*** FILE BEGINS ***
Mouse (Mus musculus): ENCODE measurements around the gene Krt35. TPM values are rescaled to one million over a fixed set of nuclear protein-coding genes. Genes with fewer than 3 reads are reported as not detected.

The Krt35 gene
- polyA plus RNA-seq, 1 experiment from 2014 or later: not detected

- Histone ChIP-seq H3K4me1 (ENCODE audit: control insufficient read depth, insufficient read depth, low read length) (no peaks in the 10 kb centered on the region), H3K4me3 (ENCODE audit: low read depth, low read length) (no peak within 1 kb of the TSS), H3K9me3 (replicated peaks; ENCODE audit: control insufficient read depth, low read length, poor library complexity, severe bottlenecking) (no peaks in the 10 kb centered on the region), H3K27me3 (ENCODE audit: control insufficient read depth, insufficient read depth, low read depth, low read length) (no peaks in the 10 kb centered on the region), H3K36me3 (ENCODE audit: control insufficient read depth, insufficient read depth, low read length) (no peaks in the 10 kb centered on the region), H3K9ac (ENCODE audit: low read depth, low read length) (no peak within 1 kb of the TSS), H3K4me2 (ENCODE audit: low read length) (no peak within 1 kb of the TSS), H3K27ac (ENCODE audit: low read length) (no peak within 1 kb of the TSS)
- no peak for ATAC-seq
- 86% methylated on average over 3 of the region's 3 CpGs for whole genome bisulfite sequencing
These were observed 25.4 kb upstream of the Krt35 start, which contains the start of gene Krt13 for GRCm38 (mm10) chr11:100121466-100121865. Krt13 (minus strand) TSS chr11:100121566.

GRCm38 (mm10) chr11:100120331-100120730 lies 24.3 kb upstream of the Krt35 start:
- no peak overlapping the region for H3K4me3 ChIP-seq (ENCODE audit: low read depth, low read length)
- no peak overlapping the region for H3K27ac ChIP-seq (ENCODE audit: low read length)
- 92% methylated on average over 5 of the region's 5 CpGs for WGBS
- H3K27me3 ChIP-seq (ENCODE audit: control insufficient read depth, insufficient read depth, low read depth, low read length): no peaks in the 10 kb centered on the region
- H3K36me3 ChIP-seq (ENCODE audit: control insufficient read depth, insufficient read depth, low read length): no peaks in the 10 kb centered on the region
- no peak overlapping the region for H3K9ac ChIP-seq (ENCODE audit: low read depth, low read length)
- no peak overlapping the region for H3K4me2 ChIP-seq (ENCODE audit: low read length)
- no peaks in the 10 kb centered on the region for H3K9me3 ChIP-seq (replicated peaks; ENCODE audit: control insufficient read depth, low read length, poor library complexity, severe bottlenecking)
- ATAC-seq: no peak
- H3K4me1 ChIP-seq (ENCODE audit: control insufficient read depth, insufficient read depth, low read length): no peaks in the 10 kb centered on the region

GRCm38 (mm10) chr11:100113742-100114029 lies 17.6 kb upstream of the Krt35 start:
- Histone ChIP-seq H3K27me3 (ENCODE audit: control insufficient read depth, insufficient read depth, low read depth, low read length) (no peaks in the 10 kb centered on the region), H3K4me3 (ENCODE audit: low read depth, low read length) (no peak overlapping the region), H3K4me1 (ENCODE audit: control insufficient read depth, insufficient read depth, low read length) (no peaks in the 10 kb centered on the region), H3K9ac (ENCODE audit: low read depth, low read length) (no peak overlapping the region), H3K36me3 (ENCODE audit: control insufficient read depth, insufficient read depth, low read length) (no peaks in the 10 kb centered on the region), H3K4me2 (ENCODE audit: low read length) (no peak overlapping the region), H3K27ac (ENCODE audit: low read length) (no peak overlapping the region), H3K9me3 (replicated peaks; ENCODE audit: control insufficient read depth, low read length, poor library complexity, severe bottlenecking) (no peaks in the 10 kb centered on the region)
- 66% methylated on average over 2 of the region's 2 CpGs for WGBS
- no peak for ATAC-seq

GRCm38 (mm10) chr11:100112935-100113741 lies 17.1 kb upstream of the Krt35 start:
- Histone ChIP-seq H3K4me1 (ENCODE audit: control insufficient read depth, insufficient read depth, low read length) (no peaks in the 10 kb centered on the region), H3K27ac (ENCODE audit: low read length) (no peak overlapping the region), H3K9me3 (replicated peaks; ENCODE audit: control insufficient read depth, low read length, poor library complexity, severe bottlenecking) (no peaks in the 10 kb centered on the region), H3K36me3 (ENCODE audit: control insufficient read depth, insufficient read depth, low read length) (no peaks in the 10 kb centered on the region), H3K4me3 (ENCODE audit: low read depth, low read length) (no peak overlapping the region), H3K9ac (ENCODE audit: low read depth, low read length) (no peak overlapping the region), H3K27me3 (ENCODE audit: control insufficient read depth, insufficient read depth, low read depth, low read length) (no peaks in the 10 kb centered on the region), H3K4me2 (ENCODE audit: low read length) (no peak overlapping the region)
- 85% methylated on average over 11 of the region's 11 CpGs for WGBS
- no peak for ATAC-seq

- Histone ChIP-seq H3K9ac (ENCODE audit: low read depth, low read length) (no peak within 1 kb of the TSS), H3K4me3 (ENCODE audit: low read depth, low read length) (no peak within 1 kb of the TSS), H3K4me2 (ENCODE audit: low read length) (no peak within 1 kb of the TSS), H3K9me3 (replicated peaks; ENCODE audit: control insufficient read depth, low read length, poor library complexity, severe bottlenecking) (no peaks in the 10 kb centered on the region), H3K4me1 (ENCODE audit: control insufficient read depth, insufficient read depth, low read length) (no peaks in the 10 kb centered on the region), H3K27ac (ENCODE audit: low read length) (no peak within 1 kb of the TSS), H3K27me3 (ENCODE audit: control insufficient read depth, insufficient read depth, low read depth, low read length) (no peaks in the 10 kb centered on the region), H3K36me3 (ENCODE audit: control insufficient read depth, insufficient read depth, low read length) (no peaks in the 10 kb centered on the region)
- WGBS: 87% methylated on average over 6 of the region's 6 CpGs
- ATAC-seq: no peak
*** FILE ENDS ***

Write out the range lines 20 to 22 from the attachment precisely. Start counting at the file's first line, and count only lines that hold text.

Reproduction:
- Histone ChIP-seq H3K27me3 (ENCODE audit: control insufficient read depth, insufficient read depth, low read depth, low read length) (no peaks in the 10 kb centered on the region), H3K4me3 (ENCODE audit: low read depth, low read length) (no peak overlapping the region), H3K4me1 (ENCODE audit: control insufficient read depth, insufficient read depth, low read length) (no peaks in the 10 kb centered on the region), H3K9ac (ENCODE audit: low read depth, low read length) (no peak overlapping the region), H3K36me3 (ENCODE audit: control insufficient read depth, insufficient read depth, low read length) (no peaks in the 10 kb centered on the region), H3K4me2 (ENCODE audit: low read length) (no peak overlapping the region), H3K27ac (ENCODE audit: low read length) (no peak overlapping the region), H3K9me3 (replicated peaks; ENCODE audit: control insufficient read depth, low read length, poor library complexity, severe bottlenecking) (no peaks in the 10 kb centered on the region)
- 66% methylated on average over 2 of the region's 2 CpGs for WGBS
- no peak for ATAC-seq